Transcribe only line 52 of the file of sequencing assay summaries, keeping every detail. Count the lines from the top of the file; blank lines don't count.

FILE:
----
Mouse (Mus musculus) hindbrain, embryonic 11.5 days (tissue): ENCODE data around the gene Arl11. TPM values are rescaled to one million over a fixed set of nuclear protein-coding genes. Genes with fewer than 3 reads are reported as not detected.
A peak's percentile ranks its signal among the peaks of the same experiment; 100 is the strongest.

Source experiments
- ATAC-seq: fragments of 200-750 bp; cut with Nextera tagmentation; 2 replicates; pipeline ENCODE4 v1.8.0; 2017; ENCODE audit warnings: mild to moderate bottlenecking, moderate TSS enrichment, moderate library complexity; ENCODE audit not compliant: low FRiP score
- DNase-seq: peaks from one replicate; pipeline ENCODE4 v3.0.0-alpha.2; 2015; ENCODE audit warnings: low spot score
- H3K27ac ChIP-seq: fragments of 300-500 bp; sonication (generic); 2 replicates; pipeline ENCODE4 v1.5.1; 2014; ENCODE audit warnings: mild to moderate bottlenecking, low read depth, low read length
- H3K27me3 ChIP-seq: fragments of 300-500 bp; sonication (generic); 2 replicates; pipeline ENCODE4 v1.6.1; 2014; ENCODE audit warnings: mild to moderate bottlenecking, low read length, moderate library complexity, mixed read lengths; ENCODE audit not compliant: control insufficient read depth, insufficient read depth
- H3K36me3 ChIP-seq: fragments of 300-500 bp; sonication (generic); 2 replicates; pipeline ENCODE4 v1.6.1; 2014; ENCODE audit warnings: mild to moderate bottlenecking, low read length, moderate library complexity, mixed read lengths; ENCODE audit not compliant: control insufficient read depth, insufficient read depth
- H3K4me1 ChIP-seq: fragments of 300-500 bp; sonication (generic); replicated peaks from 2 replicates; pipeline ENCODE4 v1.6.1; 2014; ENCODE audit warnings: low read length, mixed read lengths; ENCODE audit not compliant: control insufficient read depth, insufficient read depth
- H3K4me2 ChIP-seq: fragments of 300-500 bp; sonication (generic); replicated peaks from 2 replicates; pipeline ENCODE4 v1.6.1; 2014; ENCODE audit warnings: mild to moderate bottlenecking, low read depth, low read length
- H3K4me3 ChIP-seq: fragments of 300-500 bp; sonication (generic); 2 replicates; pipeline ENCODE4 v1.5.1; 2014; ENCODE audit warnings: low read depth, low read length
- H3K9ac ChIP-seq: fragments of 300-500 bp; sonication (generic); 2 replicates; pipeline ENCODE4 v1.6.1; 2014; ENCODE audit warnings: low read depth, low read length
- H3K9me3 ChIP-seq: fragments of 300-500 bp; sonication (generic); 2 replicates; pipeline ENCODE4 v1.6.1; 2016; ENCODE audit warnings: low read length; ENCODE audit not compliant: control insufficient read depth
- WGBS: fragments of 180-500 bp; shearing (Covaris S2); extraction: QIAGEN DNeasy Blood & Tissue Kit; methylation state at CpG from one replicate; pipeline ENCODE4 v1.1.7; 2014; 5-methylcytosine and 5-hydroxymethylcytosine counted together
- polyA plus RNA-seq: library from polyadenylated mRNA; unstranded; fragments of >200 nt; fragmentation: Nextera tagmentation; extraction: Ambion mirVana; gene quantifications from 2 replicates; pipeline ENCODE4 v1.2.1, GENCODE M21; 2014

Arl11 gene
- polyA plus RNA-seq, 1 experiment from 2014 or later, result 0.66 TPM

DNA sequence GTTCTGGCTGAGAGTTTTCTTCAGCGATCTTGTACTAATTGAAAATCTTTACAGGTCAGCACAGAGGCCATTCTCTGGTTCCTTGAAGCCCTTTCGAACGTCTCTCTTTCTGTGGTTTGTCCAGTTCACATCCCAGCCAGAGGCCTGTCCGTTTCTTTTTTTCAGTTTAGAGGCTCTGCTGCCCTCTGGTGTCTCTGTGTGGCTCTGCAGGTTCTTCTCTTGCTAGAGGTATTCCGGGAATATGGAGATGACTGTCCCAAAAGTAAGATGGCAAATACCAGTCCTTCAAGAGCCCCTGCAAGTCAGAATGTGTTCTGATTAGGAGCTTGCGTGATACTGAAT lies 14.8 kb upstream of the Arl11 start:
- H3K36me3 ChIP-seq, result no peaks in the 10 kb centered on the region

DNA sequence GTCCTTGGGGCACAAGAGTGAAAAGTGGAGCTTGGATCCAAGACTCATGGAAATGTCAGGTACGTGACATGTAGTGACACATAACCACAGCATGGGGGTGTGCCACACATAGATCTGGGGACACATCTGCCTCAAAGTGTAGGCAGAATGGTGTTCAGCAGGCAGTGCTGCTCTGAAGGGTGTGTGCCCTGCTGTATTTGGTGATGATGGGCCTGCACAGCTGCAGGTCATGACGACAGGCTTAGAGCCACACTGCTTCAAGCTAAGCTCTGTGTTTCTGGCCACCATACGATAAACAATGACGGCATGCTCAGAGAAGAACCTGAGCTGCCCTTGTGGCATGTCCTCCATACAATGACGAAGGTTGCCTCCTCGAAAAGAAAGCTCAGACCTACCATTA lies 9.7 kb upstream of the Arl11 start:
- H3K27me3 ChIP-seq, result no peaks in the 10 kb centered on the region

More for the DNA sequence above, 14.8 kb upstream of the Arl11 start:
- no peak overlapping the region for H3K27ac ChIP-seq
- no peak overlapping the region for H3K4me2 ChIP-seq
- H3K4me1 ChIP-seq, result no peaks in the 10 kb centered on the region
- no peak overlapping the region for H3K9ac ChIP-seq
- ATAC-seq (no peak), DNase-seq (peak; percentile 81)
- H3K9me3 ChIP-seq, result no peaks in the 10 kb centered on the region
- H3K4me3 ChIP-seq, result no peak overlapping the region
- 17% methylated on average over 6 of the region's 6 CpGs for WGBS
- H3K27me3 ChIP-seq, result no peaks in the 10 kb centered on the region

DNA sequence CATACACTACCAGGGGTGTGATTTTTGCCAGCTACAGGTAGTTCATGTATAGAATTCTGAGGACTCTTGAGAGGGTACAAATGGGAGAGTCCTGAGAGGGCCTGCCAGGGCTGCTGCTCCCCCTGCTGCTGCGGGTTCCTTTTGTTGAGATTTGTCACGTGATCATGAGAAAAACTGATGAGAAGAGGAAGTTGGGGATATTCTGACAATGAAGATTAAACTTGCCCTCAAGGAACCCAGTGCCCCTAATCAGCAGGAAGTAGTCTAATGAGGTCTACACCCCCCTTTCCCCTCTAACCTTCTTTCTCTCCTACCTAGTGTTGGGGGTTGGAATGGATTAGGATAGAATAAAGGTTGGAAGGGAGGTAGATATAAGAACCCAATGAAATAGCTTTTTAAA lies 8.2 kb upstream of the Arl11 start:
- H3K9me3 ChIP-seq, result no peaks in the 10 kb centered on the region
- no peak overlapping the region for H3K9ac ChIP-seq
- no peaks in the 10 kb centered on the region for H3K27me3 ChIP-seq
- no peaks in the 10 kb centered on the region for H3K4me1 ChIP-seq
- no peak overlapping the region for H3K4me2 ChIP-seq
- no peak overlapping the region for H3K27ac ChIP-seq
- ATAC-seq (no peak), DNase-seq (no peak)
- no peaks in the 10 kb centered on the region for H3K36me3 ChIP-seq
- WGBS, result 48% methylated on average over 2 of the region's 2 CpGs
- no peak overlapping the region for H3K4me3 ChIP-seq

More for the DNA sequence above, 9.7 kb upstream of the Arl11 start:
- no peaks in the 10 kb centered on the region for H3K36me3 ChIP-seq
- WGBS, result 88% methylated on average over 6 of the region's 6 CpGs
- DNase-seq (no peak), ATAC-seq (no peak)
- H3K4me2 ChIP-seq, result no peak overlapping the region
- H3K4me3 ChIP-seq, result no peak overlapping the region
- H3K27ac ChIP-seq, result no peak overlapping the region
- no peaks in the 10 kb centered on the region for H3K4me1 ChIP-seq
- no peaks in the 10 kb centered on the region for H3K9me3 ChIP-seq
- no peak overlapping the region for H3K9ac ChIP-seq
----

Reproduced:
- no peak overlapping the region for H3K9ac ChIP-seq